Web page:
This is an archived article that was published on sltrib.com in 2015, and information in the article may be outdated. It is provided only for personal research purposes and may not be reprinted.
Over at Alcoholics Anonymous, they say the first step to solving a problem is to recognize that you have one. Sounds logical enough.
Over at the Environmental Protection Agency, a formal determination that the quality of the air in the most populated parts of Utah is flat unacceptable would be a way to delay the necessary steps to clean it up. Sounds pretty bureaucratic.
This is the way it could work:
EPA could look up from the data and state the obvious, that Utah stands absolutely no chance of showing that it has reduced specific kinds of air pollution in Salt Lake City, Provo and Logan to the levels required by the Clean Air Act by the deadline. Which is in less than three weeks.
The agency could then declare those bits of Utah the first in the nation to not only be, in legal-speak, in "nonattainment" which it has officially been since 2009 but in "serious nonattainment."
To be labeled "serious" would, one might expect, bring the hammer of federal air quality regulations down harder and more rapidly. But what it would really do is allow the EPA and their opposite numbers at the Utah Division of Air Quality twice as much time three years instead of 18 months to implement any restrictions thought useful and necessary to clean up our air.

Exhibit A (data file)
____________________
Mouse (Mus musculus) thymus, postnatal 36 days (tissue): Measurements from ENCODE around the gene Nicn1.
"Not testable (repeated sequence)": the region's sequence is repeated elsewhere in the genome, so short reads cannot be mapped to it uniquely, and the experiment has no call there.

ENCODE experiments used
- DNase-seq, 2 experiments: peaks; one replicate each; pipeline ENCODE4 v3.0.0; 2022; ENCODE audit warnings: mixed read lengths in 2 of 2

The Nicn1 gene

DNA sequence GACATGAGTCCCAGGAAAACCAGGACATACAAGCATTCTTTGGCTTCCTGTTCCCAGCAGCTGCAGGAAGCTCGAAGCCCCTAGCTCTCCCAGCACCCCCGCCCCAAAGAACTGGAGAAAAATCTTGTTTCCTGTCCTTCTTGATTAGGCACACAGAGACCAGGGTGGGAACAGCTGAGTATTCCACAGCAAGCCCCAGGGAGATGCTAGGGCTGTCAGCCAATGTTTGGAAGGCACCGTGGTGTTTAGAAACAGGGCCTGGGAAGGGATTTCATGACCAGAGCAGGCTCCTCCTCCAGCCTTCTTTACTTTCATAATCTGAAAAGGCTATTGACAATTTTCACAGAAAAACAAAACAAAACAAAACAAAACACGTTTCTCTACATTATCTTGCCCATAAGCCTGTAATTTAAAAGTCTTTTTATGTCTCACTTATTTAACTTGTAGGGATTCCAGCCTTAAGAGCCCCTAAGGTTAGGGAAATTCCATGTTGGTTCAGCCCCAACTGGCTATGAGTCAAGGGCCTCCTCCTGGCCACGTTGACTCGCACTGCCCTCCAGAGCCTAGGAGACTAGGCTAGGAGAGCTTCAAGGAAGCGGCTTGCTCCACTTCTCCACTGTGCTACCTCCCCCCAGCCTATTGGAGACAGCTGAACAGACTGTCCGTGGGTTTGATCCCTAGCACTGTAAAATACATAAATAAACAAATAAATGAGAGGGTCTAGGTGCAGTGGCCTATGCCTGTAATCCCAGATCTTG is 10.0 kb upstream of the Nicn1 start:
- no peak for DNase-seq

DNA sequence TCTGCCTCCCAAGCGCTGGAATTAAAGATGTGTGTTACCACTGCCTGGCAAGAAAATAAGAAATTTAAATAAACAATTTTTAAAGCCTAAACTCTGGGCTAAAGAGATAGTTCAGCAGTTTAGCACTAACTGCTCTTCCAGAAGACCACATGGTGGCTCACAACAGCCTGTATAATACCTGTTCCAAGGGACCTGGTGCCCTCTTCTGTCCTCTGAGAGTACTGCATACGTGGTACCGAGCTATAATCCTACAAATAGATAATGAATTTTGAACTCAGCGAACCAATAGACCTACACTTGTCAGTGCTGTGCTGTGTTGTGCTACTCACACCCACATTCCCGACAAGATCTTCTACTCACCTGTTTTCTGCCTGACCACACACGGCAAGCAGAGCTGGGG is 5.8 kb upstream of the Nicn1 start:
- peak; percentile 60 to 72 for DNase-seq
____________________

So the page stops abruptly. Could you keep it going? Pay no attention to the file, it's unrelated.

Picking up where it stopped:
It's less a call to arms than a capitulation. Which, given the depth of the problem and its biggest cause geographic and climate factors beyond anyone's control might just be stating the obvious.
Even the folks at DAQ are conflicted on the matter. The "serious" label could give the state more time to crack a very tough nut. The specific pollutant everyone is worried about, teeny-tiny particles called PM2.5, is horribly damaging to hearts and lungs. But it is also maddeningly difficult to track down. Much of it does not pour out of tailpipes or smokestacks, but assembles itself in the air out of other chemicals.
But the label could also be a public relations disaster for a state that takes pride in its rapid economic growth.
This is how it should work:
The EPA should see that Utah is in "serious nonattainment," but refrain from calling it that. Instead, it should mark the missed Dec. 31 deadline and start the process of imposing tougher limits on such things as permits for refineries. And it should help the area get sufficient supplies of a new-generation gasoline, Tier III, that could be a big help.
Because, as they say at AA, sometimes you can't solve a problem until you surrender to a higher power.